The first member of the flock to spy the recording object goes in for a close-up, before a friend tries to hijack his spot.
He should've seen and heard it coming.
The wildly popular app has started to raise some concerns about data privacy.
Texas Congressman Joe Barton apologized for sending a nude selfie that ended up all over social media, but claimed the person who leaked it was a woman with whom he had a consensual relationship.
As fall garden tour dates were announced, a list of items banned from the grounds was also shared.
Social media posts of Russian troops tagged in Syria and Ukraine caused mass uproar when Moscow denied its forces were in either country.
Shahak Shapira's "Yolocaust" project shocked viewers and then vanished, like performance art for the internet age.
It became illegal to take photos inside polling locations in Tennessee in 2015.
They did not know it was illegal for children to share naked pictures of themselves.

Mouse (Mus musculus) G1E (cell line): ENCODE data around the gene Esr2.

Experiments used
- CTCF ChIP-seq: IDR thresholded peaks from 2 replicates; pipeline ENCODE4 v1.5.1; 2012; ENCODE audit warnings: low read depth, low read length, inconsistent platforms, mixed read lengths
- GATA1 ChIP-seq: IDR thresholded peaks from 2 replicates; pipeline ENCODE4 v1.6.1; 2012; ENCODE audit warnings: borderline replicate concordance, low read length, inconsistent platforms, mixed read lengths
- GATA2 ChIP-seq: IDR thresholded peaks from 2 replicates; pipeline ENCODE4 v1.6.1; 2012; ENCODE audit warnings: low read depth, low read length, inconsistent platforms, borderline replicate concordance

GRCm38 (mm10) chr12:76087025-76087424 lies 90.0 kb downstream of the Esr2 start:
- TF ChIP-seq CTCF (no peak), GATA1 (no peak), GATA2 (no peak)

The man fell into a ravine after entering a restricted area at the popular tourist site.
As Britain heads to the polls, Newsweek examines the dos and don'ts of polling etiquette.
Nothing is quite what we expect in a Christie's exhibition that confronts us with the sheer strangeness of the self.
Apple was granted the patent for the technology yesterday.
Smile to Pay, unveiled by Alibaba founder Jack Ma, uses facial recognition software to process payments.
A new study of 800 men between ages of 18 and 40 suggests a heightened chance of antisocial behaviors among social media hounds.
The fatwa from Dar al-Ifta, condemned online contact between men and women, saying chatrooms are "frivolous, evil and open the door for the devil"